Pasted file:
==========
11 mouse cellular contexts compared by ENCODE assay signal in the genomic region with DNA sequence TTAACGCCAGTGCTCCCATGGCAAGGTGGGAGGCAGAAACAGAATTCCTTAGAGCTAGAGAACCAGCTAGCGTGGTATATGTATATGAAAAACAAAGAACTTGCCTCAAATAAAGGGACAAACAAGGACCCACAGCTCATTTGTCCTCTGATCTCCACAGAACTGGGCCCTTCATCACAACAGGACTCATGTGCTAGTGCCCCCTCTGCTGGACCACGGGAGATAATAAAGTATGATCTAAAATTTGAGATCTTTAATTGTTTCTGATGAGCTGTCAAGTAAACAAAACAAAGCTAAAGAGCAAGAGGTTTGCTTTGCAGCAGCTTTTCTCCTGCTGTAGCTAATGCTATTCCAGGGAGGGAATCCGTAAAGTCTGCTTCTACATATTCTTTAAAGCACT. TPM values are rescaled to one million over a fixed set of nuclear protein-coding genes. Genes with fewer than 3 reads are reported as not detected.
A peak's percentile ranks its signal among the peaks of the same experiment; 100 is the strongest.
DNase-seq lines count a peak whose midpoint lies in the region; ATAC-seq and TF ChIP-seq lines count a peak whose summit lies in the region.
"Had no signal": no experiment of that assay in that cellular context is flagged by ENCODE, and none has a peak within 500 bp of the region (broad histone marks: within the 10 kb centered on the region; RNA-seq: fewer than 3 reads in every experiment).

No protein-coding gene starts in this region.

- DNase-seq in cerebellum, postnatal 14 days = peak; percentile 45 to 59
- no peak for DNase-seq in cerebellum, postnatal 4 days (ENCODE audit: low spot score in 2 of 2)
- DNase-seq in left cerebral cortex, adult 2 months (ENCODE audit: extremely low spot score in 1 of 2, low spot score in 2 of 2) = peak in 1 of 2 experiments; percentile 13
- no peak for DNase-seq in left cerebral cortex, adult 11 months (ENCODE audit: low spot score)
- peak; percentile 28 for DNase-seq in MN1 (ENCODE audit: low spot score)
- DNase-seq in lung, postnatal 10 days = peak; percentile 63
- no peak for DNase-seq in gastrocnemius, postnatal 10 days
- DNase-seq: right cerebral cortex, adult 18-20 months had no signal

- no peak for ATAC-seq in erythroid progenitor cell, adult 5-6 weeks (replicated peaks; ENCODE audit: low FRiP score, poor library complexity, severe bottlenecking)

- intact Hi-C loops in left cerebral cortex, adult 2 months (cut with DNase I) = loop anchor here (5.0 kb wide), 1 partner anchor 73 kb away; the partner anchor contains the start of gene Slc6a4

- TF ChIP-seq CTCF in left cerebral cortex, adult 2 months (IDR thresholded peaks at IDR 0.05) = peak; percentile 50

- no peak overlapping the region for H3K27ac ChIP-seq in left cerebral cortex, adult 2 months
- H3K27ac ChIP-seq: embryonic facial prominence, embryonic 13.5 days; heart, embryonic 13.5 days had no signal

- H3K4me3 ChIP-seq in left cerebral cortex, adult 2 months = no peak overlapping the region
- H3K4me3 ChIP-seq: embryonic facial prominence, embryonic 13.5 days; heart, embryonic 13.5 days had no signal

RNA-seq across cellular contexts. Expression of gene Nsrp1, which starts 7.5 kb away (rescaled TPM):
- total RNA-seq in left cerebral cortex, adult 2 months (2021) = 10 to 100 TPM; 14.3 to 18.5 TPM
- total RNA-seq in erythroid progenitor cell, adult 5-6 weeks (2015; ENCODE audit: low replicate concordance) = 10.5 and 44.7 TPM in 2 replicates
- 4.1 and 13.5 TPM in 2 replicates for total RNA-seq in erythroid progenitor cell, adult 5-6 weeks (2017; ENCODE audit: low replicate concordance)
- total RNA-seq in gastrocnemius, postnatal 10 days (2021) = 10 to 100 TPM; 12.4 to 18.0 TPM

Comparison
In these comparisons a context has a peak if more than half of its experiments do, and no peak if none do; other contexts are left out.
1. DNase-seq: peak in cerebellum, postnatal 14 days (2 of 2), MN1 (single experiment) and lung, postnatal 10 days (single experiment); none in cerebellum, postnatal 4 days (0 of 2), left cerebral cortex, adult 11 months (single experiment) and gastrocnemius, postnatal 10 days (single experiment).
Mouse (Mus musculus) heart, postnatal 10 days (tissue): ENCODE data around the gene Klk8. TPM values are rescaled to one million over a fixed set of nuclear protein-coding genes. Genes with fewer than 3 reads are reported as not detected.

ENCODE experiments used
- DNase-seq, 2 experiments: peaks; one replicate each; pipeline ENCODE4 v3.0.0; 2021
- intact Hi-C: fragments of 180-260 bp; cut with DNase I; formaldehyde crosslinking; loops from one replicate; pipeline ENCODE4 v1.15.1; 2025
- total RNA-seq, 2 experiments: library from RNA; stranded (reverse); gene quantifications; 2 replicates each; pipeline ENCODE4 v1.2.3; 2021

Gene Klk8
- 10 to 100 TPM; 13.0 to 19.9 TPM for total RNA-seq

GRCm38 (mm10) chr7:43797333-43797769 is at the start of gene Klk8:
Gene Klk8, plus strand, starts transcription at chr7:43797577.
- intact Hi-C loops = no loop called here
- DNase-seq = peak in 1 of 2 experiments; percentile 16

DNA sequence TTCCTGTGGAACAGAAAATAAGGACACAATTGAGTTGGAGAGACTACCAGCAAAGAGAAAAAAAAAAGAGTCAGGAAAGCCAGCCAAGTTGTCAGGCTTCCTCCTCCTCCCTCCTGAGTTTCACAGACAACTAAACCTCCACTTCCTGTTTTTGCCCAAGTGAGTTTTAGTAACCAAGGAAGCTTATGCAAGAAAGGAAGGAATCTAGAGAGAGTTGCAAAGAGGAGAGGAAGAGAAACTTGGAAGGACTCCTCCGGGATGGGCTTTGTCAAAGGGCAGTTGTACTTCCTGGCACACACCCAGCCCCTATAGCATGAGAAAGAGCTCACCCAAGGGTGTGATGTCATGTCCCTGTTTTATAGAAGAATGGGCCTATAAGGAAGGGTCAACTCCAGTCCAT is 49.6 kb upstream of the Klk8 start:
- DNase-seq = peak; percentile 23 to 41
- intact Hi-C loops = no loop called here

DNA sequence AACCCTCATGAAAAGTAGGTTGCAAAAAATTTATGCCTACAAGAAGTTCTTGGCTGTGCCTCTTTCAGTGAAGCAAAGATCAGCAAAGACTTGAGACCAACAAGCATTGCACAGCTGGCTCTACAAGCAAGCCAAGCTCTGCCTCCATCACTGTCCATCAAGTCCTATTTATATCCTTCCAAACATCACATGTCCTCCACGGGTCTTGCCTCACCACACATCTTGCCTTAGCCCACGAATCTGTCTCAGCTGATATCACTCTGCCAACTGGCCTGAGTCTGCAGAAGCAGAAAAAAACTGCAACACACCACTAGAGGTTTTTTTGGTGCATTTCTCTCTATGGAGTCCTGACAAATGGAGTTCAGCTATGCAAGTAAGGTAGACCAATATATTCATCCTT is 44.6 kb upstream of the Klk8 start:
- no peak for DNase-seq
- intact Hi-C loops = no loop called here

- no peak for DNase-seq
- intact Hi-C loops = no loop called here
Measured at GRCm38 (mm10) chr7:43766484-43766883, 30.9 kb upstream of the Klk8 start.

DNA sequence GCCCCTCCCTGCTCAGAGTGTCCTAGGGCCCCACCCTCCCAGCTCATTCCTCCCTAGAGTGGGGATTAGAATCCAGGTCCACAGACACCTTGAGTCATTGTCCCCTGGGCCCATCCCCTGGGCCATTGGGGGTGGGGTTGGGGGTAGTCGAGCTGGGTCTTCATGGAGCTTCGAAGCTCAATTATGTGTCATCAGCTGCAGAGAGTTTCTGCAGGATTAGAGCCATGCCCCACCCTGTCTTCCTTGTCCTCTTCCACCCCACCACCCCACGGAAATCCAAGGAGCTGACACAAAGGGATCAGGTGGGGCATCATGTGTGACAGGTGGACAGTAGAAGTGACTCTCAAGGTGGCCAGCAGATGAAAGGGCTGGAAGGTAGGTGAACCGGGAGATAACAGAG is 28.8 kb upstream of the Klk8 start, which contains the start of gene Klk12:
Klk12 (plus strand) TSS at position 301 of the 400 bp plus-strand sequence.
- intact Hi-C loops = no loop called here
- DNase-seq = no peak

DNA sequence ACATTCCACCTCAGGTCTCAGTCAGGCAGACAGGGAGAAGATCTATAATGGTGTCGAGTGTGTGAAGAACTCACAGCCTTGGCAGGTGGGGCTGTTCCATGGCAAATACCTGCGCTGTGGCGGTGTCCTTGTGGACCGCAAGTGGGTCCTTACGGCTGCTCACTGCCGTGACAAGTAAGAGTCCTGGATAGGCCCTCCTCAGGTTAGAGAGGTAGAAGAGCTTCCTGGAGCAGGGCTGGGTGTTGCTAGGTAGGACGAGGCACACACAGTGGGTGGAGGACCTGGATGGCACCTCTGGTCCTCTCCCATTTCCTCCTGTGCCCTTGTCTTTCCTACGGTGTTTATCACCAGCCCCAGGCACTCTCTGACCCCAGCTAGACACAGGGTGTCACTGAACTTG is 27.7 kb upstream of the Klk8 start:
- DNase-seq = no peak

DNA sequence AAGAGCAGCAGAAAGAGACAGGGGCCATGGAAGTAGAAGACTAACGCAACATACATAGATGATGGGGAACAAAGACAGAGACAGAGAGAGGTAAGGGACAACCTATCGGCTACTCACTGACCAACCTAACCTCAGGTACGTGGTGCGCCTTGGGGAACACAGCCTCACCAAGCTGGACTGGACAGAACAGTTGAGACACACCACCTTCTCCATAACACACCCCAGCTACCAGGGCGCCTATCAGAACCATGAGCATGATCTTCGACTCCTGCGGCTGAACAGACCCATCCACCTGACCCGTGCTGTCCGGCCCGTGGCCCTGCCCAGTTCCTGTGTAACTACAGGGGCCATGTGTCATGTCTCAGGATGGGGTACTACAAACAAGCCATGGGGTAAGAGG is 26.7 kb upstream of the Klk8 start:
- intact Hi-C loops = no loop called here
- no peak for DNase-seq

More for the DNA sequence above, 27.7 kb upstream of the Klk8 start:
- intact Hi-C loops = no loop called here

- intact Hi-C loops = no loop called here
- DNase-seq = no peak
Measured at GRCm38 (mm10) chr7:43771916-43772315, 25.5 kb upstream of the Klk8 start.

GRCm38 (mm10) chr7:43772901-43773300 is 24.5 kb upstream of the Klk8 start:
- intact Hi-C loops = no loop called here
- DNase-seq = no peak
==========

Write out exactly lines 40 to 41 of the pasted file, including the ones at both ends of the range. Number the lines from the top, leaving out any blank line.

DNA sequence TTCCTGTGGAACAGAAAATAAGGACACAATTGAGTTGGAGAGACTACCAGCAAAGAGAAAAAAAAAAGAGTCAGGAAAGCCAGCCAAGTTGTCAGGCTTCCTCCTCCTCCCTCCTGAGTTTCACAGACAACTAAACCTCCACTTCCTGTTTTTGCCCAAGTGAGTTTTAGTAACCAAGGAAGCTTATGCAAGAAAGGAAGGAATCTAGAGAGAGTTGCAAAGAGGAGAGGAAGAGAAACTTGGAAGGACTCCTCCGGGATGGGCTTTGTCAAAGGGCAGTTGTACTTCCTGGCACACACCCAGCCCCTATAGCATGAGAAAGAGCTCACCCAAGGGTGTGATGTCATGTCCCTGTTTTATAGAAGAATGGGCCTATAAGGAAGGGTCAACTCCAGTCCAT is 49.6 kb upstream of the Klk8 start:
- DNase-seq = peak; percentile 23 to 41